60.  Having regard to the above considerations, the Court concludes that there has been a violation of Article 6 § 1 of the Convention taken in conjunction with Article 6 § 3 (c).

IV.  OTHER ALLEGED VIOLATIONS OF ARTICLE 6 OF THE CONVENTION

61.  Lastly, the applicant complained under Article 6 of the Convention that the trial court had committed various breaches of the criminal procedure which had resulted in his unjust conviction.

62.  It is not the Court's function to deal with errors of fact or law allegedly committed by a national court unless and in so far as they may have infringed rights and freedoms protected by the Convention (see, among other authorities, Čekić and Others v. Croatia (dec.), no. 15085/02, 9 October 2003). The Court has examined the complaints as submitted by the applicant. However, having regard to all the material in its possession, it finds that those complaints do not disclose any appearance of a violation of the rights and freedoms set out in the Convention or its Protocols. It follows that this part of the application must be rejected as being manifestly ill-founded, pursuant to Article 35 §§ 3 and 4 of the Convention.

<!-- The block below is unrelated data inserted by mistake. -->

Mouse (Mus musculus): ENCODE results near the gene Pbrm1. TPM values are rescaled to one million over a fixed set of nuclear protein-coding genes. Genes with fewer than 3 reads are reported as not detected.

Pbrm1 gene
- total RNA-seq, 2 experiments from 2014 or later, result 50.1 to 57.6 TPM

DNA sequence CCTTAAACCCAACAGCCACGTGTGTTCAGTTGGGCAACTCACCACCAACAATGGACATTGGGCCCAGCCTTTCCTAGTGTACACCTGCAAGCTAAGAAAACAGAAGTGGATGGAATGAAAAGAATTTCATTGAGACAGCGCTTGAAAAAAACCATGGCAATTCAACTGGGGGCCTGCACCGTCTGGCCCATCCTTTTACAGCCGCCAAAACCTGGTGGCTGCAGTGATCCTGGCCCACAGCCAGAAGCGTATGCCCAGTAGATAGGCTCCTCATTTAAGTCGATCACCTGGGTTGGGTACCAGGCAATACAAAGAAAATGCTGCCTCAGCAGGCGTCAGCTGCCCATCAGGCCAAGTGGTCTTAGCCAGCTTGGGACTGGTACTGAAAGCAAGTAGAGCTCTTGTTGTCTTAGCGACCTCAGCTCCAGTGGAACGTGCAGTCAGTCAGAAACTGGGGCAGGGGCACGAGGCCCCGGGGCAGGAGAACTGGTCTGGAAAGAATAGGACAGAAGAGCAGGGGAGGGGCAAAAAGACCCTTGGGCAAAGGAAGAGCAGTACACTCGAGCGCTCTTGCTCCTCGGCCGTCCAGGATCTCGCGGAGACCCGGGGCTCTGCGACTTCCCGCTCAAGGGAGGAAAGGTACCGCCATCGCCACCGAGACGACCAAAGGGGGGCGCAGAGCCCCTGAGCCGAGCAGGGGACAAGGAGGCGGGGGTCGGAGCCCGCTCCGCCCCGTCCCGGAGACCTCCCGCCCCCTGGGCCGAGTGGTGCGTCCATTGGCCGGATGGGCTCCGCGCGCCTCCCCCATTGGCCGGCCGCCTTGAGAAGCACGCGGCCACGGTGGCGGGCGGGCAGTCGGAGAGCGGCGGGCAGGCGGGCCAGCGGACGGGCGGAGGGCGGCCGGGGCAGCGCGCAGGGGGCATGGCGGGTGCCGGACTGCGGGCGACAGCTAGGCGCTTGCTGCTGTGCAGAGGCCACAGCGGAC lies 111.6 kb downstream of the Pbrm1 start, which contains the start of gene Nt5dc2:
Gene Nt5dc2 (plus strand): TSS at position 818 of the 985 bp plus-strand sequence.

V.  APPLICATION OF ARTICLE 41 OF THE CONVENTION

63.  Article 41 of the Convention provides:

“If the Court finds that there has been a violation of the Convention or the Protocols thereto, and if the internal law of the High Contracting Party concerned allows only partial reparation to be made, the Court shall, if necessary, afford just satisfaction to the injured party.”

64.  The applicant did not submit a claim for just satisfaction. Accordingly, the Court considers that there is no call to award him any sum on that account.

FOR THESE REASONS, THE COURT UNANIMOUSLY

1.  Declares the complaint concerning the failure to provide the applicant with a hearing aid, ineffectiveness of the counsel during the trial and the failure to appoint counsel for the appeal hearing admissible and the remainder of the application inadmissible;

2.  Holds that there has been a violation of Article 6 § 1 of the Convention taken in conjunction with Article 6 § 3 (c) of the Convention on account of the failure to provide the applicant with a hearing aid and the failure to appoint counsel for the appeal hearing.

Done in English, and notified in writing on 14 October 2008, pursuant to Rule 77 §§ 2 and 3 of the Rules of Court.

Santiago Quesada Josep Casadevall 
 Registrar President


TIMERGALIYEV v. RUSSIA JUDGMENT


TIMERGALIYEV v. RUSSIA JUDGMENT